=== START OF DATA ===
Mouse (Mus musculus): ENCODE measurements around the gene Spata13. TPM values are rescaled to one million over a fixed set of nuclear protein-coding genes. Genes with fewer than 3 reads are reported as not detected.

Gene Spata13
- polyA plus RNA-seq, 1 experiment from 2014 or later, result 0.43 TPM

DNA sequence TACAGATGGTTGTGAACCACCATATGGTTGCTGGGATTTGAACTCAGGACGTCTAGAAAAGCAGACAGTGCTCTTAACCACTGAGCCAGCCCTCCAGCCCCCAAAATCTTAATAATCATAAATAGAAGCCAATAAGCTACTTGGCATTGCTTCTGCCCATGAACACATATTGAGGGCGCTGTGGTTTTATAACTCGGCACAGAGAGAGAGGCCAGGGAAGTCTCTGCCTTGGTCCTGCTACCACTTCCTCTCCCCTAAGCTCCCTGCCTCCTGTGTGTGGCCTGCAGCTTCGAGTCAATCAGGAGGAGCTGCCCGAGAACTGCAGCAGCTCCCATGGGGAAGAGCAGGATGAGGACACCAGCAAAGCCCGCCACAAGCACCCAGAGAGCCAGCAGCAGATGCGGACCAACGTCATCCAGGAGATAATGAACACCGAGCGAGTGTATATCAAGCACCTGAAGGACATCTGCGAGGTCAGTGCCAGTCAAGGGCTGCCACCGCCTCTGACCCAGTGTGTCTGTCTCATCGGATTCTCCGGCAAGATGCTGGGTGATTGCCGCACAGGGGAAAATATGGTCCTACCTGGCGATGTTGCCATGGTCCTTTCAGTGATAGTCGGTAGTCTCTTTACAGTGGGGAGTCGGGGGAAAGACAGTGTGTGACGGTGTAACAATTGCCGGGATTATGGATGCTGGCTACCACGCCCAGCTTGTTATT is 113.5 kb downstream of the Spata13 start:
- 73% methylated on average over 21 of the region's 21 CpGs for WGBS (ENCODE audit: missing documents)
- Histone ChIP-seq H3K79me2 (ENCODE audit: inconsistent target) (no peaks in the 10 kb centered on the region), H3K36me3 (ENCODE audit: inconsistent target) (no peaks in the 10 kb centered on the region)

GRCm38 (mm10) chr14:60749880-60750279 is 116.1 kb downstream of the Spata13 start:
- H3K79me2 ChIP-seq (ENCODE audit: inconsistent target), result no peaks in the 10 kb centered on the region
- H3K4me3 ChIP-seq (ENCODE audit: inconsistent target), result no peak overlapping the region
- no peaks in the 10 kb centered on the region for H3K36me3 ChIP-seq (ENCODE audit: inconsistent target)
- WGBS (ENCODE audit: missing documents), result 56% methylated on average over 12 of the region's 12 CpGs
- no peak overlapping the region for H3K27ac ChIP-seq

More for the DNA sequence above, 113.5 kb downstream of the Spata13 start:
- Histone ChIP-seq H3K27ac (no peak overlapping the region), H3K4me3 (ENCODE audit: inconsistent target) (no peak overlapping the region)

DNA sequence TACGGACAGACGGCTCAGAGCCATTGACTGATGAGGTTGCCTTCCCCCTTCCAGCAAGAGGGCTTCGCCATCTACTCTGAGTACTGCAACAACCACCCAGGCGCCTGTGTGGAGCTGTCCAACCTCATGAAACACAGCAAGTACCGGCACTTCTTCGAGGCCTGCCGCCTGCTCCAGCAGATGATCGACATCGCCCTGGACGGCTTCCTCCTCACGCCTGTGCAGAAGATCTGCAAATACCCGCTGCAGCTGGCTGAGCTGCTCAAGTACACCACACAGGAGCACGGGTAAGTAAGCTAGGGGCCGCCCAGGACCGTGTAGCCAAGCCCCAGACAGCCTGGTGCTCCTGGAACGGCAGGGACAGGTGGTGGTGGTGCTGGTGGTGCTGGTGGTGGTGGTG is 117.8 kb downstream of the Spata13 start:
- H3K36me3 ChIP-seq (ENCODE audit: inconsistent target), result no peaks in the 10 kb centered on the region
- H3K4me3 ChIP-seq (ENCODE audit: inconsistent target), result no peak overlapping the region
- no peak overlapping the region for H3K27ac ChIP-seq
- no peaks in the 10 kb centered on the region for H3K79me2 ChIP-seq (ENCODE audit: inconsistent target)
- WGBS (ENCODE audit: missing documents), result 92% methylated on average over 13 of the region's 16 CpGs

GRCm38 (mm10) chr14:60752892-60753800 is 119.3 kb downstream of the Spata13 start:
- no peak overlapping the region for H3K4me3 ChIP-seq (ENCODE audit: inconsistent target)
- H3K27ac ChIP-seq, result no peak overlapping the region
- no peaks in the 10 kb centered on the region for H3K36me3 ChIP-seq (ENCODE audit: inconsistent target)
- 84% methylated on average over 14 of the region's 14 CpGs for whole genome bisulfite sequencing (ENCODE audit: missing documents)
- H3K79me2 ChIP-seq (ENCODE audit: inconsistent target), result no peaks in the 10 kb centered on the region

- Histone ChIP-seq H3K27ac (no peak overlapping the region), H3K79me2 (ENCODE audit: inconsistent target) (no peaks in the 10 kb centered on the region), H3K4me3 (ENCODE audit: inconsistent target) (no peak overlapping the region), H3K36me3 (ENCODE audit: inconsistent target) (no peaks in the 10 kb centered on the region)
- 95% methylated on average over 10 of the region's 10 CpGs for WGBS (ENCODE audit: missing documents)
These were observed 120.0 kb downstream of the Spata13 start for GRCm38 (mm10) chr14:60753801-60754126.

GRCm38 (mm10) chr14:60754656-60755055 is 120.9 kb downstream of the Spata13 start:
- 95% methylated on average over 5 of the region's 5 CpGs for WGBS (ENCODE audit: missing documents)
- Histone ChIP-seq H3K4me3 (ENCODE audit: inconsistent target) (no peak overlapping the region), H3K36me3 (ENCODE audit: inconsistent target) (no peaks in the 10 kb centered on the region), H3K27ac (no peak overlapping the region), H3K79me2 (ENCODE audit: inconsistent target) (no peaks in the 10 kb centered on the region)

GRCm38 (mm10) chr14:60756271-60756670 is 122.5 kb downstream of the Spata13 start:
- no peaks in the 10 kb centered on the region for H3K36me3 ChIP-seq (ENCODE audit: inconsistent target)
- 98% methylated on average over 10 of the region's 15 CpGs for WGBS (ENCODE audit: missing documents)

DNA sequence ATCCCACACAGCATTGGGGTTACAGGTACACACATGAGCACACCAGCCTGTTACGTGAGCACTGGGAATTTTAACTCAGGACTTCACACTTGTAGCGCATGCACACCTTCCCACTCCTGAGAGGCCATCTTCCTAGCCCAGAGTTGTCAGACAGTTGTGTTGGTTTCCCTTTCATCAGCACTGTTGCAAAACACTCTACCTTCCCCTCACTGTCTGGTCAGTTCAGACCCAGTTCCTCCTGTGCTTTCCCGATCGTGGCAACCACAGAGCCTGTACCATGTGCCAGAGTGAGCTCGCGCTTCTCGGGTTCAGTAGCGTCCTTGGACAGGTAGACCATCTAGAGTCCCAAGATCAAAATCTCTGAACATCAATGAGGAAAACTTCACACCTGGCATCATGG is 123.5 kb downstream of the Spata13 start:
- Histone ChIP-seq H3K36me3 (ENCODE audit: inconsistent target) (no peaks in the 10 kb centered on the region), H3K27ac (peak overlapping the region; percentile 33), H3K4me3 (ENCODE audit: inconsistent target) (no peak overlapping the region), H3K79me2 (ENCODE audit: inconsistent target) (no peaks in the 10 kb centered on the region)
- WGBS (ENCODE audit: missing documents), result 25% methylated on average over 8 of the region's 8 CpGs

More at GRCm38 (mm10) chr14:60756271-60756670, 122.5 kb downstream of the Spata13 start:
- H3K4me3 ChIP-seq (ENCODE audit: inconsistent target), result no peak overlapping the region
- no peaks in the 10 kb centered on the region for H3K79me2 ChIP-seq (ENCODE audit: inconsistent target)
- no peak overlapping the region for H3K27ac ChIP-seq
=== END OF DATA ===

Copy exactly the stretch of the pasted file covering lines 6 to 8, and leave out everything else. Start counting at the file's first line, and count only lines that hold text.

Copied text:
- Histone ChIP-seq H3K79me2 (ENCODE audit: inconsistent target) (no peaks in the 10 kb centered on the region), H3K36me3 (ENCODE audit: inconsistent target) (no peaks in the 10 kb centered on the region)

GRCm38 (mm10) chr14:60749880-60750279 is 116.1 kb downstream of the Spata13 start:
- H3K79me2 ChIP-seq (ENCODE audit: inconsistent target), result no peaks in the 10 kb centered on the region